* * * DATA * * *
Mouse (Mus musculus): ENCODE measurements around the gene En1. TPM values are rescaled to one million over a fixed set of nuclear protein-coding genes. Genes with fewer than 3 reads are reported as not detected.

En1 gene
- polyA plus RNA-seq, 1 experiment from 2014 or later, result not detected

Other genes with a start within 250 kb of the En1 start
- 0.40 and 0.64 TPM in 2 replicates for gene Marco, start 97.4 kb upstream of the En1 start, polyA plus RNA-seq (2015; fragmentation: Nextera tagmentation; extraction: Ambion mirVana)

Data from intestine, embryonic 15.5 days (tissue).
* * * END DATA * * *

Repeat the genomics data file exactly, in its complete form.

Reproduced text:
Mouse (Mus musculus): ENCODE measurements around the gene En1. TPM values are rescaled to one million over a fixed set of nuclear protein-coding genes. Genes with fewer than 3 reads are reported as not detected.

En1 gene
- polyA plus RNA-seq, 1 experiment from 2014 or later, result not detected

Other genes with a start within 250 kb of the En1 start
- 0.40 and 0.64 TPM in 2 replicates for gene Marco, start 97.4 kb upstream of the En1 start, polyA plus RNA-seq (2015; fragmentation: Nextera tagmentation; extraction: Ambion mirVana)

Data from intestine, embryonic 15.5 days (tissue).